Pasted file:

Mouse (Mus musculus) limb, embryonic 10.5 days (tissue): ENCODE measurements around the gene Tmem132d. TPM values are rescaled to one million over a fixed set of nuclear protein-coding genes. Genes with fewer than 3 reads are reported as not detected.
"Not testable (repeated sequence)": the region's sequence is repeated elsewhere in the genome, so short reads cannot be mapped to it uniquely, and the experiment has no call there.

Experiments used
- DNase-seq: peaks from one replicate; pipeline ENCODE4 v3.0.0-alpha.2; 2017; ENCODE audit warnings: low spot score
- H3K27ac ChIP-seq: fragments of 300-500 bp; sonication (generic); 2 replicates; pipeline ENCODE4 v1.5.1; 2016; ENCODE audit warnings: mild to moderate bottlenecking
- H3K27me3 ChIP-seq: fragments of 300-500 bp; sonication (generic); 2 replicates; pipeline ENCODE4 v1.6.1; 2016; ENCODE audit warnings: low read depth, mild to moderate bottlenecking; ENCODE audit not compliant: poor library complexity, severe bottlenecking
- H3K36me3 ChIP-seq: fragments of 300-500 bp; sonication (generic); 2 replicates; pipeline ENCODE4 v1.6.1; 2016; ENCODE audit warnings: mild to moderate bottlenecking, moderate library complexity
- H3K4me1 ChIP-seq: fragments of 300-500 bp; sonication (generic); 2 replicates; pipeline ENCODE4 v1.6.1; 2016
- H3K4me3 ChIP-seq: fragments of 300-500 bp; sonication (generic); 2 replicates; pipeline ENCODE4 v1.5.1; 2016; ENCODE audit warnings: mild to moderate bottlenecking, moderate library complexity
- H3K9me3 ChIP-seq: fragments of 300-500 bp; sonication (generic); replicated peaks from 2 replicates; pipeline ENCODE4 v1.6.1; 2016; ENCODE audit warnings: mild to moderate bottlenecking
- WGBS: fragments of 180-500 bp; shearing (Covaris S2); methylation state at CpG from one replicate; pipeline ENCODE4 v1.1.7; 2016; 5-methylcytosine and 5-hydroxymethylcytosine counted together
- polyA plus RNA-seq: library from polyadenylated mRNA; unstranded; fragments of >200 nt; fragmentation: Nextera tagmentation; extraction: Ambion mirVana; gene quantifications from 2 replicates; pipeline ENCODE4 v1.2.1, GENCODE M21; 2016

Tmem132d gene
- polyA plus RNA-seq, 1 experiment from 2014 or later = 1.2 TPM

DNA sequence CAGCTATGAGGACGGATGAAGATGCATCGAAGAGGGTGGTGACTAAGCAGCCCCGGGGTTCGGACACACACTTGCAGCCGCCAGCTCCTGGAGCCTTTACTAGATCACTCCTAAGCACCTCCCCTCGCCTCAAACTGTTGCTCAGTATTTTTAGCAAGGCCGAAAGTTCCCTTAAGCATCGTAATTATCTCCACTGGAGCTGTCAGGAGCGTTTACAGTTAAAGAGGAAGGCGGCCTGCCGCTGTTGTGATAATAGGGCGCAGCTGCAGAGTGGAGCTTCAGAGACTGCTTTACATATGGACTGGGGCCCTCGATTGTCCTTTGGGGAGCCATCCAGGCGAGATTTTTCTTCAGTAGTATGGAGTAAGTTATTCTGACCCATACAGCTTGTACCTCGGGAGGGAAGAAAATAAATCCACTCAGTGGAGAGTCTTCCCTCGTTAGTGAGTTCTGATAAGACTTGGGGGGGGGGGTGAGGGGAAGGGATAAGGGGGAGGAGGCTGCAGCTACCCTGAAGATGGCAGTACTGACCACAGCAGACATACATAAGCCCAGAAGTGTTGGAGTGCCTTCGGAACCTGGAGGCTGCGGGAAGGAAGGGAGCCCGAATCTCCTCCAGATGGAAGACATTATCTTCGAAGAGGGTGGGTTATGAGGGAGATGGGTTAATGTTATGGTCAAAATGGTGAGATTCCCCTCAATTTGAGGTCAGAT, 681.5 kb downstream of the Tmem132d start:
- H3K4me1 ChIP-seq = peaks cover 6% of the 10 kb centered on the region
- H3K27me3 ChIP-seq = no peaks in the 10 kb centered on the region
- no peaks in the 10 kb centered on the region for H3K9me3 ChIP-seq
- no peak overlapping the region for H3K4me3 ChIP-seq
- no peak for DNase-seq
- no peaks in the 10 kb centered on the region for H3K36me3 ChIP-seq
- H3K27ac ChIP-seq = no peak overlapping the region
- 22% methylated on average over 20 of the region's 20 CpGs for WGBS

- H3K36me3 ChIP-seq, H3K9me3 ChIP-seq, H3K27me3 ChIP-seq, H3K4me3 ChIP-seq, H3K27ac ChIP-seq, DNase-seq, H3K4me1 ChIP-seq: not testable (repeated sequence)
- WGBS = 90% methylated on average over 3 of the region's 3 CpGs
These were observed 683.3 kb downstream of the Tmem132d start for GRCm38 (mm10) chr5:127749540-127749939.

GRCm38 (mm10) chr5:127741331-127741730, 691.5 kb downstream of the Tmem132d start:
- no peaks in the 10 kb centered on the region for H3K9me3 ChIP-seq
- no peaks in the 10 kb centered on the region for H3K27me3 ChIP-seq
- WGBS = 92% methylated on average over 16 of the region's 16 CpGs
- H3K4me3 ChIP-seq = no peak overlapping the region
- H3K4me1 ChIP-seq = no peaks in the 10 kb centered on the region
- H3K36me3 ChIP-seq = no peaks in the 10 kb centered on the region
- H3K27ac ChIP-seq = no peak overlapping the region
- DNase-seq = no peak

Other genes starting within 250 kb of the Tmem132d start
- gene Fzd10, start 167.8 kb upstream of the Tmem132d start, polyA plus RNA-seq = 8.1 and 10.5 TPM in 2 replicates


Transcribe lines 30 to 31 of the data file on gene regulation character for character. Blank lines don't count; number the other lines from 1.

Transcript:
- WGBS = 92% methylated on average over 16 of the region's 16 CpGs
- H3K4me3 ChIP-seq = no peak overlapping the region